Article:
Sorry for my bad English btw. wink

Last edited by Lilanar at 10:38 am, Apr 3

0oKat~0
Post #593506
Member

7:43 am, Apr 3 2013
Posts: 133


I've skimmed through some of the arguments that have been mentioned. But while you people have been debating about the morality of abortion... What about the parents?

True, just because someone is disabled doesn't give anyone the right to deprive him/her of the right to live. But what if the parents are not financially capable of raising the child? Are they supposed to bring the kid into this world just to leave him/her at an orphanage somewhere? Or juggle multiple jobs to pay for the medical bills, resulting in the child being left at home or at the houses of various random relatives?

Or in the worst case scenario, if they weren't mentally prepared or mature enough to handle the extra responsibilities.. Would it be ok to make the decision to not abort "just because it is right", knowing that the child is likely to grow up ignored... Or even abused because of their disabilities?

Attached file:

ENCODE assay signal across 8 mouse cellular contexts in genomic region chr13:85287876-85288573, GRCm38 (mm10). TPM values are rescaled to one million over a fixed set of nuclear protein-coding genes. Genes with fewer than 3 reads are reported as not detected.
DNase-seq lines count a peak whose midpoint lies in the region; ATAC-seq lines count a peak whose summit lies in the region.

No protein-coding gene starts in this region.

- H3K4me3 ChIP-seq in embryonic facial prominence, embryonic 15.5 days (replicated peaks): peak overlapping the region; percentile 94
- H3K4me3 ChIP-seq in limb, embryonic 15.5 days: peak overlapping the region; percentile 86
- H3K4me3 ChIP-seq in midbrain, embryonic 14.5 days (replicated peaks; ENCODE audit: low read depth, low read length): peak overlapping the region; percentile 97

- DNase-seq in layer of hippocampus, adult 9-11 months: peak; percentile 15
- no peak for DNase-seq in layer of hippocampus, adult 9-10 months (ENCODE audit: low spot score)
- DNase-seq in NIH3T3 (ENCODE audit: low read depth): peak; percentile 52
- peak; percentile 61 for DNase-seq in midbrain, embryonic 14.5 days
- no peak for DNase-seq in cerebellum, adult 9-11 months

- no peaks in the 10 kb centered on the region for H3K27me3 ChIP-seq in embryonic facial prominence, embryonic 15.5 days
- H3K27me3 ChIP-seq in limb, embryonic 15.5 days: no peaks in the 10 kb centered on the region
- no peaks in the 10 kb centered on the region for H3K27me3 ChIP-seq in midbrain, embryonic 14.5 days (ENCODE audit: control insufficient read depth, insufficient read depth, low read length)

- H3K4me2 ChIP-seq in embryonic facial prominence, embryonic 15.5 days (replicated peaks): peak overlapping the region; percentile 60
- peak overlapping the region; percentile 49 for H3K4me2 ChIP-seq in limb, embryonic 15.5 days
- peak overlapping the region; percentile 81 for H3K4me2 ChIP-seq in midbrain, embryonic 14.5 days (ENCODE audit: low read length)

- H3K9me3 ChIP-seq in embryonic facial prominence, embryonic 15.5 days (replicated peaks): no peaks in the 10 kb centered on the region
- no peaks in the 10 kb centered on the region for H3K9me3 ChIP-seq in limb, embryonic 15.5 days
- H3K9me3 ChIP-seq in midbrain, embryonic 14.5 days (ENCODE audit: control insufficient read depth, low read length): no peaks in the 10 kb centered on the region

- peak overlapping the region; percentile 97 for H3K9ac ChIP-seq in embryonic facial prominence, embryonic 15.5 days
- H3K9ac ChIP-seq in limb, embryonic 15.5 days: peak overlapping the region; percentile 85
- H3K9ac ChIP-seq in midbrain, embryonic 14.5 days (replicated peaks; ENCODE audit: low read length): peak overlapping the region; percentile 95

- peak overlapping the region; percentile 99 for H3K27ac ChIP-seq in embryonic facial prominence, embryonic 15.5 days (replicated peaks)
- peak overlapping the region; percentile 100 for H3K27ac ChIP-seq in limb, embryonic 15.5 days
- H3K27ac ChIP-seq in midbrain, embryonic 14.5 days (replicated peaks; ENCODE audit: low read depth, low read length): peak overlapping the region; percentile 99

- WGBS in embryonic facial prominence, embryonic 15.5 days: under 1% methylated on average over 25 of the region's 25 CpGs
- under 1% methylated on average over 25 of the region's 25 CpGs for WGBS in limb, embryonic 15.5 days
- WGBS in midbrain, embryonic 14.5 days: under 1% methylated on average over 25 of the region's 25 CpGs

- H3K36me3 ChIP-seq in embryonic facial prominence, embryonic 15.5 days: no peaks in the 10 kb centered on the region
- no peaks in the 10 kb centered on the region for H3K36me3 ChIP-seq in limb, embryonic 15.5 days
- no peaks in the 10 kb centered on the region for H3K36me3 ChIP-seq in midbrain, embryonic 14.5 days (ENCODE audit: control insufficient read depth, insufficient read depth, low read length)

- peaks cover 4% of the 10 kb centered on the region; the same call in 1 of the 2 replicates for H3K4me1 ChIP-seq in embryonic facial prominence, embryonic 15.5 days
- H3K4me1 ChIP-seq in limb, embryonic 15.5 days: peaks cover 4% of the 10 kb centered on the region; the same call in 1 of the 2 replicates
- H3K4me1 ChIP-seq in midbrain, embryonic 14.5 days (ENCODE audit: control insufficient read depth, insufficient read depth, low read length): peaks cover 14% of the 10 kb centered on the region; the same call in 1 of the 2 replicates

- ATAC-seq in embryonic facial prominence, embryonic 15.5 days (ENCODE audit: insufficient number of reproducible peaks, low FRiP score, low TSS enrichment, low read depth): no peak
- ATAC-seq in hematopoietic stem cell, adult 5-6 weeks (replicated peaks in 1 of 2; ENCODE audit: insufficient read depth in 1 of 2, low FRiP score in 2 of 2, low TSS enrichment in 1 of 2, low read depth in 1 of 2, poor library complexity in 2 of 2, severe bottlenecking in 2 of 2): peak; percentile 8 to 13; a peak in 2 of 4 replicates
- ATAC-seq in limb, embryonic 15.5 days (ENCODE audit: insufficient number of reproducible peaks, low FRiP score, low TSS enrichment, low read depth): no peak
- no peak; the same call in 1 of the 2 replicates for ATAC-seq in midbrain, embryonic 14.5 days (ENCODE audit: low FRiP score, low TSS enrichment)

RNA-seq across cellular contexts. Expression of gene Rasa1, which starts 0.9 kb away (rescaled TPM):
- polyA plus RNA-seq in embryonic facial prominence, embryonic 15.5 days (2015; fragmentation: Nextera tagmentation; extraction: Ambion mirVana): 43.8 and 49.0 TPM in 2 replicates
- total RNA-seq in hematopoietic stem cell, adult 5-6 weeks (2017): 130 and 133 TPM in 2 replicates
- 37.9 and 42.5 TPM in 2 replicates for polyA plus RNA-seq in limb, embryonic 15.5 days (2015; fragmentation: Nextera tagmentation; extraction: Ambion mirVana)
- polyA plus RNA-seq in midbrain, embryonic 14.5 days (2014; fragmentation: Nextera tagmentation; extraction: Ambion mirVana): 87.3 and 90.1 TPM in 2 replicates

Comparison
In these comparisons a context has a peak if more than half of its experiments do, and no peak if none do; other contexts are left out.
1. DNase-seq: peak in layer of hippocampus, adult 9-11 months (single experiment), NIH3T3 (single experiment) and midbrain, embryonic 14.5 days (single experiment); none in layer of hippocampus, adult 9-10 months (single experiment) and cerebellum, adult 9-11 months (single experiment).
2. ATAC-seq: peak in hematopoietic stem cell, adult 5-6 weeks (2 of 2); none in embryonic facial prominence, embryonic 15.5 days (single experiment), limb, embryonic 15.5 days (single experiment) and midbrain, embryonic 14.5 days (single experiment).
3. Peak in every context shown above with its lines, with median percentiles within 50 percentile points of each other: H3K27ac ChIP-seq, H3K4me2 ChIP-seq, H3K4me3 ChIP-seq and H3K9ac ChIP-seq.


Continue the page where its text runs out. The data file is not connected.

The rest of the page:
Not everyone is capable or should be given the responsibility of taking care of kids who need extra help. So I feel that this is highly subjective and heavily depends on the families' situation.

________________
User Posted Image User Posted Image
TaoPaiPai
Post #593554
Member

3:46 pm, Apr 3 2013
Posts: 968


bringing in religious brainwashing into this is just silly

if the parrents for whatever reasons dont want to have a baby and for some reason yet became pregnant

then for all that is good in the world
go falco000n punch that shit right out[should probably go to a proper clinic]

be it disabled or not
wtf is wrong with you ppl
you are all mature and understanding on other subjects but abortion brings most of you right back to popeworshiping